Koyaanisqatsi;672773 wrote: The self is free to act within the map of the external world, which allows the body to be free to act within the external world.
That would make for a non-oppressive environment rather than a free will of the sort Dennett conceives of. In post #1 he postulates that free will renders a person morally competent (2:57). I don't see that happening by virtue, so to speak, of a self being free to act within the map of the external world.
Morality is the judgement of one's actions by the community and/or the individual. If one isn't free to choose their actions, then it's not possible to pass judgment upon them (or the individual committing them)
Quite so, but
[quote=""Koyaanisqatsi""]so free will/free agency instantiates the conditions for moral competency axiomatically.[/quote]how does the ability to freely act within the map of the external world imply moral culpability unless free will is presupposed?[/quote]

Before we had the capacity for abstract thought, there would have obviously been no questions of morality. Our ancestors just shat and fucked (and raped) and killed as a matter of survival/course. The second my fifth-in-line coward picked up that pebble and said, "this me" however would be the second that the concept of morality--choosing one's actions and therefore being responsible for them--would have been instantiated.

Not in any directly applicable sense; just in the laying of the groundwork sense.
Doesn't it require the assumption of an agent who could have autonomously chosen to act one way rather than another?
It doesn't require the assumption of an agent; it merely requires the ability to abstract. We already had the ability to make maps of the external world. All that was missing was the ability to make a map of the individual and impose that map into the maps of the external, but once that ability formed the brain would simply keep using that tool over and over again until it evidently became a primary "user illusion" (and Pinocchio started thinking it was a real boy). A simple layer becomes more and more complex, like the difference between the graphics and interaction in Pong and Halo, but the fundamental principles are the same.

The agent is both the brain (in the sense that it creates the analogues and uses them in its calculations) and the analogues of the individual (in the sense that they are free to act within the maps). So there are effectively two agents, both with purpose, it's just that their respective purposes are different. And because they are ultimately one we get shit like the Trinity. :D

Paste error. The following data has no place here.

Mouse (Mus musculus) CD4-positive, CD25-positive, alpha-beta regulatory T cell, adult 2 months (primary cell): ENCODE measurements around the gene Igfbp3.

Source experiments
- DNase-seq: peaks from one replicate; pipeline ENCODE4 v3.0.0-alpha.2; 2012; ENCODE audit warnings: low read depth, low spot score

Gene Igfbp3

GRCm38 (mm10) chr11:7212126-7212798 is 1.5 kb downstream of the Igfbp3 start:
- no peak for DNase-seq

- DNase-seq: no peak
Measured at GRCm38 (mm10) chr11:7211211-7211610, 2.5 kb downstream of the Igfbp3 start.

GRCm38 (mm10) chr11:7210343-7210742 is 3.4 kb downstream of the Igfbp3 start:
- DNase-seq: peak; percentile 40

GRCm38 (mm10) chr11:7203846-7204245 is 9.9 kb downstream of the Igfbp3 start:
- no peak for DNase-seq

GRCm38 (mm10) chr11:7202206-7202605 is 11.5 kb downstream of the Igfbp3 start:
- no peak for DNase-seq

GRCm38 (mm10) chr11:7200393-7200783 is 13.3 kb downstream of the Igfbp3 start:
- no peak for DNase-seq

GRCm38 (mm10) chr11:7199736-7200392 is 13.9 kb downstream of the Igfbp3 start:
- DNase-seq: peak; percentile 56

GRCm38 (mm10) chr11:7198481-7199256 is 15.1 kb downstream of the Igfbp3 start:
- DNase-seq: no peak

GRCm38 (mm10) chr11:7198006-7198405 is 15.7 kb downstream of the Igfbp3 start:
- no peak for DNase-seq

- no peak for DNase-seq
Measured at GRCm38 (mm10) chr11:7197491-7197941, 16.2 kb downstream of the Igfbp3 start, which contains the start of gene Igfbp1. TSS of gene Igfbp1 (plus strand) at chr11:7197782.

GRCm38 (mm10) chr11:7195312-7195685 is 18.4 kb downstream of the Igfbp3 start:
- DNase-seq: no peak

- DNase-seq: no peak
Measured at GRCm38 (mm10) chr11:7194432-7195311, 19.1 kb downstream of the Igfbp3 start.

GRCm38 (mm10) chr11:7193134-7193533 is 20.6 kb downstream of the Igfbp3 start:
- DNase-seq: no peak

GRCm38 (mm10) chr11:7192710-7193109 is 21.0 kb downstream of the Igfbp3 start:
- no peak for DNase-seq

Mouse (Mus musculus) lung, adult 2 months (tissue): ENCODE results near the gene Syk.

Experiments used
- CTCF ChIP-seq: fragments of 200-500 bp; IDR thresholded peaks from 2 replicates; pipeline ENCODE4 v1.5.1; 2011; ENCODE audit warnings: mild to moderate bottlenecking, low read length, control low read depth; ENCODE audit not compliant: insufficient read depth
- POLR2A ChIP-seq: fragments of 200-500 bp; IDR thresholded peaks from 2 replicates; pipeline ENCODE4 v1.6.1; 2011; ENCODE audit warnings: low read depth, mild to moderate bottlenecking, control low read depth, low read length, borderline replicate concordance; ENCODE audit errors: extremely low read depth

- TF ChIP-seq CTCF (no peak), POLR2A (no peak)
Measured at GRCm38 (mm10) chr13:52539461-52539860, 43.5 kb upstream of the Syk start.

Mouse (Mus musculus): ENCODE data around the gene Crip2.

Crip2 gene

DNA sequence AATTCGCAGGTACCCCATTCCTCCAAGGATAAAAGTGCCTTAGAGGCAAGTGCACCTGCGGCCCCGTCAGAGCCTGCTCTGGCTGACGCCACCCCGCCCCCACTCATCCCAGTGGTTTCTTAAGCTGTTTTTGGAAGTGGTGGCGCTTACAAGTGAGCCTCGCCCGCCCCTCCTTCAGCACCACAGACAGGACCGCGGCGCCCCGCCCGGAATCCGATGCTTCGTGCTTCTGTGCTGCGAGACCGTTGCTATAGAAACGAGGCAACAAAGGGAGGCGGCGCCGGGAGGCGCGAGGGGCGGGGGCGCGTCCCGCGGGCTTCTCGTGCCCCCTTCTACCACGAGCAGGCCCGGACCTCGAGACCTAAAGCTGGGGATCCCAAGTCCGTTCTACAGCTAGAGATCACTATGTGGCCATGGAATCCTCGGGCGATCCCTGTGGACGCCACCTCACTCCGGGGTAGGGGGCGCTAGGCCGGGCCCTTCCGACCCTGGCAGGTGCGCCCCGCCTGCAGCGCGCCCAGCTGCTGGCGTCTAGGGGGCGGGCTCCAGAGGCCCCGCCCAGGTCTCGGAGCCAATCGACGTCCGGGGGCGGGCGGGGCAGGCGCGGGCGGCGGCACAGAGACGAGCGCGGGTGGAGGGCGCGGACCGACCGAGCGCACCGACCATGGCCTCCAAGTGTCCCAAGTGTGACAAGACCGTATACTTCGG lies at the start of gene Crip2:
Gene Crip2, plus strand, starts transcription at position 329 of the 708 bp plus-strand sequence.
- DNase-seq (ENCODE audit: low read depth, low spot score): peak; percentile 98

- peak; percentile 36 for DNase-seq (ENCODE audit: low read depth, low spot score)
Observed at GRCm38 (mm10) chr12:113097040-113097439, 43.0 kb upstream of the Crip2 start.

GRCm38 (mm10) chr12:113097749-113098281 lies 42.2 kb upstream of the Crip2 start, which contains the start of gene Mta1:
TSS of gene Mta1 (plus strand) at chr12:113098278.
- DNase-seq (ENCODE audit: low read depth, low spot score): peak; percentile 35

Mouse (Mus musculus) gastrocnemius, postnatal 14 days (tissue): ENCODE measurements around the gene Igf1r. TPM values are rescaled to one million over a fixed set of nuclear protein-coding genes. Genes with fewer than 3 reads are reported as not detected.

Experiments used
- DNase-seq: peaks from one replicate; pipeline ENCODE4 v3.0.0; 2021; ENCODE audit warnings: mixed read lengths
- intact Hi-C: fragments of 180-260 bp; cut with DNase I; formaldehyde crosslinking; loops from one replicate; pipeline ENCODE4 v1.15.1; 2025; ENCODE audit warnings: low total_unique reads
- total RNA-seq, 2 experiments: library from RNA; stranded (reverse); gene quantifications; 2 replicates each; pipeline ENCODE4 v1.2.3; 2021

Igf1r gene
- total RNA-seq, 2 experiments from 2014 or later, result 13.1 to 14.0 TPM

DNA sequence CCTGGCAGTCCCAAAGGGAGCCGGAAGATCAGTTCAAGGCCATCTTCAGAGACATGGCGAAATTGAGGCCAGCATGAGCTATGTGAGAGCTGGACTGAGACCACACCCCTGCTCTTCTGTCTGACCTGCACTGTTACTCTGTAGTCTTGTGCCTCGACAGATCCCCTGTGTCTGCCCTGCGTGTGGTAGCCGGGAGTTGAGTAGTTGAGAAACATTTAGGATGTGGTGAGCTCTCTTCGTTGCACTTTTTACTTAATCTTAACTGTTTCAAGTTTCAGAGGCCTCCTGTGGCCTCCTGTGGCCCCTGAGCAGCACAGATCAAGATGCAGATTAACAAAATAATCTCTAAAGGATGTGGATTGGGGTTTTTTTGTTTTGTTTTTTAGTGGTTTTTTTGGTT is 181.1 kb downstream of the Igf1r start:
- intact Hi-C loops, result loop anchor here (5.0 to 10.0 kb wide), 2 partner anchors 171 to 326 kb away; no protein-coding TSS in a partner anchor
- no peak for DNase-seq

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Post by ruby sparks » Mon Jun 05, 2017 12:59 pm

[quote=""subsymbolic""]The latter point is certainly true.

The intentional stance clearly follows the laws of logic. Now that you presumably see the force of Banach Tarski, go have another look at anomalous monism. Same 'problem'.

Emergent, irreducible property dualism. It's a thing.[/quote]

I'm not sure what problem you think I have with that.




ps The first part is arguably true too. :)

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Post by ruby sparks » Mon Jun 05, 2017 1:04 pm

Whoops. dp.

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Post by ruby sparks » Mon Jun 05, 2017 1:05 pm

[quote=""ruby sparks""]The intentional stance clearly follows the laws of logic. [/quote]

Does it? In what ways? What sort of logic? Surely you're not saying it's infallible?

To me it's a decent strategy. Perhaps better to say 'pretty useful capacity'. Can go awry. Can logic go awry?

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Post by ruby sparks » Mon Jun 05, 2017 1:18 pm

Sub,

perhaps I need to add that I don't feel I need to (or can) accept one form of monism (or dualism or pluralism for that matter) over another. They all probably have their advantages and disadvantages as explanatory models and I don't think any of them is necessarily the right one, as in the one that describes the actual state of affairs in the universe.

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Post by subsymbolic » Mon Jun 05, 2017 1:23 pm

[quote=""ruby sparks""]
ruby sparks;672879 wrote:The intentional stance clearly follows the laws of logic.
Does it? In what ways? What sort of logic? Surely you're not saying it's infallible?

To me it's a decent strategy. Perhaps better to say 'pretty useful capacity'. Can go awry.[/QUOTE]

What job do you think rationality is doing in the theory. I don't deny that we can screw up in applying it, but the whole point is that assumes rationality - that we act, on our beliefs to bring about our desires. For IS 'the laws of logic are the laws of thought.

I'm also clear that rationality is physically impossible, but that is what is assumed to apply the IS. You don't assume rationality then the IS fails.

I'll say it again, you will not find any beliefs in the brain and the brain certainly doesn't use any conceptualised processing strategies. It's non conceptual content all the way through.

You say it's a pretty useful strategy, now try to predict or explain behaviour in real time using any other available strategy. I think you are taking the only game in town for granted.